Layout Love. How and why I built it

I’m not a framework user. I’ve never once used Bootstrap and I didn’t use 960gs or Blueprint before that. I can understand the benefits of using a framework or off-the-shelf templates, but they weren’t ever for me. Still, I wanted a simple set of layout modules I could call on for design projects, so I developed my own. I call them Layout Love.


I’m sure frameworks are fine, but whenever I’ve looked at the grids they suggest using, I’ve always been underwhelmed. Twelve even columns, maybe sixteen at a pinch. That’s your lot.

I wanted a simple set of layout modules based on compound, modular, and ratio-based grids because these all help develop layouts which are far more visually interesting than I can get from twelve columns. I wanted them to be design agnostic, easy to use, and free from the bloatware which comes along with a framework.

So, I started to design and develop several sets of layout modules. I called them Layout Love, and rather than keep them to myself, I’m offering them to everyone to use which I hope will encourage people to make layouts which are more interesting. I made five sets:

Layout Love grid layout sets
Layout Love offbeat grid layouts to make web projects more interesting

These sets are each priced at £2.99 and you can buy all five for just £9.99.

Developing Layout Love

I developed my Layout Love templates using only minimal HTML and modern CSS (Grid.) I also made them intentionally un-opinionated and so they’re easy to drop into any project, as they only contains the HTML and CSS Grid you need to implement the layouts.

Layout Love compound layouts
Layout Love compound layouts

Compound layouts

For the three compound grid sets, there are twelve layout modules and three full-page layouts in each. I gave each module the name of a European city, but these can be easily changed to any naming convention:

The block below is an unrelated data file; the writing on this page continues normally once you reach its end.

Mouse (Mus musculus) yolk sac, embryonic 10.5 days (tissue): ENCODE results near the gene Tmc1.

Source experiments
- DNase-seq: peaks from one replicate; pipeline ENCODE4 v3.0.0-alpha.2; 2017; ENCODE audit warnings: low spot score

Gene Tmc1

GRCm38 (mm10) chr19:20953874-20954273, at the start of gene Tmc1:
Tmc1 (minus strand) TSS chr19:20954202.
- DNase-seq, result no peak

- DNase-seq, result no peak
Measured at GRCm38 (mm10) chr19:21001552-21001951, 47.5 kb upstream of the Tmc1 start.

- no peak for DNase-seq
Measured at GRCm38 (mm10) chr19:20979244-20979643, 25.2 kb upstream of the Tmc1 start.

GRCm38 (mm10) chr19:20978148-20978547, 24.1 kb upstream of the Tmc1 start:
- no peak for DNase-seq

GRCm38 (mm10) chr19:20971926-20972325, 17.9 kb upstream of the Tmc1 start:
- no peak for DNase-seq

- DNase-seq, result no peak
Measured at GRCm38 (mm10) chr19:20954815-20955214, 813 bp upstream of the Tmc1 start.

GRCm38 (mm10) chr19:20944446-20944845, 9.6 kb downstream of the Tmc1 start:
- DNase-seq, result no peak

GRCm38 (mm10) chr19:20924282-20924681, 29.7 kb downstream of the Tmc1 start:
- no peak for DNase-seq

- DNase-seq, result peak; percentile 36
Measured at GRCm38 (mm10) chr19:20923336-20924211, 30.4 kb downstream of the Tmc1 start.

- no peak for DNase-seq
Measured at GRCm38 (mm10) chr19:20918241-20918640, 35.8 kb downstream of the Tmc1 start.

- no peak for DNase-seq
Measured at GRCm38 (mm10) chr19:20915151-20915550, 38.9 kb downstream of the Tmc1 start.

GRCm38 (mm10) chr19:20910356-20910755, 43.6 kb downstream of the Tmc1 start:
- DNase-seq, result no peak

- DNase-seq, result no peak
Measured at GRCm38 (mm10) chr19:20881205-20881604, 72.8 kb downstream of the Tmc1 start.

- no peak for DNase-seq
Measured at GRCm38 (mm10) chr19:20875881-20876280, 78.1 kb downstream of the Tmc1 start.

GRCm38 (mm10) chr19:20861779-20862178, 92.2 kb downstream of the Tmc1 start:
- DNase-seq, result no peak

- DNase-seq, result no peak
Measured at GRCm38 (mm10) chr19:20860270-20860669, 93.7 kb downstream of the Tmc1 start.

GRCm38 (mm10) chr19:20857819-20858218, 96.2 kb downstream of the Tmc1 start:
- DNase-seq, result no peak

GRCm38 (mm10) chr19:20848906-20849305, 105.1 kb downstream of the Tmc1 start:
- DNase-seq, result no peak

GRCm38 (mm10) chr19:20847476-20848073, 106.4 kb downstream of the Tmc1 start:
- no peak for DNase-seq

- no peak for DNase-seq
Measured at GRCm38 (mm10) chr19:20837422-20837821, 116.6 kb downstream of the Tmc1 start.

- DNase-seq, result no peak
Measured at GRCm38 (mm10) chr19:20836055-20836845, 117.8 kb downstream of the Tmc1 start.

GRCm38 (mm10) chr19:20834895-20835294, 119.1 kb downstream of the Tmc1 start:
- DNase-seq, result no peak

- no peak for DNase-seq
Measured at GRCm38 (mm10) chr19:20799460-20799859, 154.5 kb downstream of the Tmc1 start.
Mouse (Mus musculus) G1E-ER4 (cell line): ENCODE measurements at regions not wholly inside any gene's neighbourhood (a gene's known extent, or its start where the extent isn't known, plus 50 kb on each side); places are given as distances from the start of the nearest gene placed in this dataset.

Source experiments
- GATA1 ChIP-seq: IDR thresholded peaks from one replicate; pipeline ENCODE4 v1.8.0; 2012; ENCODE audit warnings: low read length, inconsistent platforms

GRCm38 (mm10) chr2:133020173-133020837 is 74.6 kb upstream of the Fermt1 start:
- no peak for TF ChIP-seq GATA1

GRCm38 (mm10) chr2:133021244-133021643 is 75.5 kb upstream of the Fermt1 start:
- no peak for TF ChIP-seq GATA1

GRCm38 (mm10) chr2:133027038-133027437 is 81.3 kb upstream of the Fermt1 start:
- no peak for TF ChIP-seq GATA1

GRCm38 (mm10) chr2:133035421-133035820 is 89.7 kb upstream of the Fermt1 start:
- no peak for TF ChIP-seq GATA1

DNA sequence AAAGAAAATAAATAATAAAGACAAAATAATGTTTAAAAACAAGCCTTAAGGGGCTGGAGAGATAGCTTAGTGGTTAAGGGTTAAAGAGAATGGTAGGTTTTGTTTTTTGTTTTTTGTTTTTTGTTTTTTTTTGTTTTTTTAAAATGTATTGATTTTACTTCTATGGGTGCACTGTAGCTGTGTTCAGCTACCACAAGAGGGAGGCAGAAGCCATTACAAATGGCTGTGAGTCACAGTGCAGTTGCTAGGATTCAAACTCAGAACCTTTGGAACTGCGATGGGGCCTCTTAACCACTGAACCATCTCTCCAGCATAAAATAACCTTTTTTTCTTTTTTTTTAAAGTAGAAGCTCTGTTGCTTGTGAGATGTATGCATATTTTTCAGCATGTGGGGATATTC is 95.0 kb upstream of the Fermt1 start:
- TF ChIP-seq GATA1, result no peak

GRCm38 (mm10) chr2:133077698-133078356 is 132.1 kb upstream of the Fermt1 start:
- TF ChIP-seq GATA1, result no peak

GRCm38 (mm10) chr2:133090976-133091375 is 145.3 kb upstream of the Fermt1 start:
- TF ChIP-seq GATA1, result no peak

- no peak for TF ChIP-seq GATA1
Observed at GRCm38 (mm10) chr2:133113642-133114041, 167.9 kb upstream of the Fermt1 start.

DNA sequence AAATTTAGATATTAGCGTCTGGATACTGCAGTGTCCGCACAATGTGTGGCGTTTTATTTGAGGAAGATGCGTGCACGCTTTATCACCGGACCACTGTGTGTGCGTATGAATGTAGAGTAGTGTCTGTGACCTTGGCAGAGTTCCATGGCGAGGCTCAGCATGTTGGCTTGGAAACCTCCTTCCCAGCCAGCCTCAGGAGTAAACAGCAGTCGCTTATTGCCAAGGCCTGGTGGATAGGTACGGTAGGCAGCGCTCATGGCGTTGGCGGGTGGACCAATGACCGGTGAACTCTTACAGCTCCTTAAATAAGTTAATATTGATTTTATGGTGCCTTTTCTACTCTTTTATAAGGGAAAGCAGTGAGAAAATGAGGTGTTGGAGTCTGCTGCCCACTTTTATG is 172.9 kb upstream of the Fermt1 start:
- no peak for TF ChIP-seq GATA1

<div class="grid-athens">
<div class="a1-b4">…</div>
<div class="a5-a6">…</div>
</div>

<div class="grid-berlin">
<div class="a1-b3">…</div>
<div class="b3-b4">…</div>
<div class="a5-a6">…</div>
</div>

Those child elements can either be styled using :nth-child selectors from their parent, or by using their class attribute values. I defined the grid using CSS Custom properties which includes line names and numbers:

:root {
--grid-4-5: \
[a1] 6fr   [a2] 1fr   [b2] 4fr
[a3] 3fr   [b3] 3fr   [a4] 4fr
[b4] 1fr   [a5] 6fr   [a6];
--grid-column-gap: 2vw;
--grid-row-gap: 5vh; }

These values are applied at large viewport widths when a class attribute contains the word ‘grid” is at the beginning of its value:

@media (min-width: 64em) {
[class^="grid"] {
display: grid;
grid-template-columns: var(--grid-4-5);
gap: var(--grid-row-gap) var(--grid-column-gap); }
}

I have two approaches to layout development—descendent-based and class-based—and both have advantages. When using a class-based approach, I refer to those named lines in class selectors:

.a1-b4 {
grid-column: a1 / b4; }

.a5-a6 {
grid-column: a5 / a6; }

When I use a descendent-based approach, I give a city-based name to the grid container and then place child elements using descendent pseudo-selectors:

.grid-athens > :nth-child(1) {
grid-column: a1 / b4; }

.grid-athens > :nth-child(2) {
grid-column: a5 / a6; }

I use the same approach for all my compound grid layouts.

Layout Love modular grid layouts
Layout Love modular grid layouts

Modular layouts

My approach to modular grids is a little different. Grid modules are individual units—most commonly rectangles or squares—which repeat horizontally and vertically. The Layout Love modular set includes grids based on four, five, and six columns. Each grid container has a modular class attribute value and a data- attribute containing the number of columns: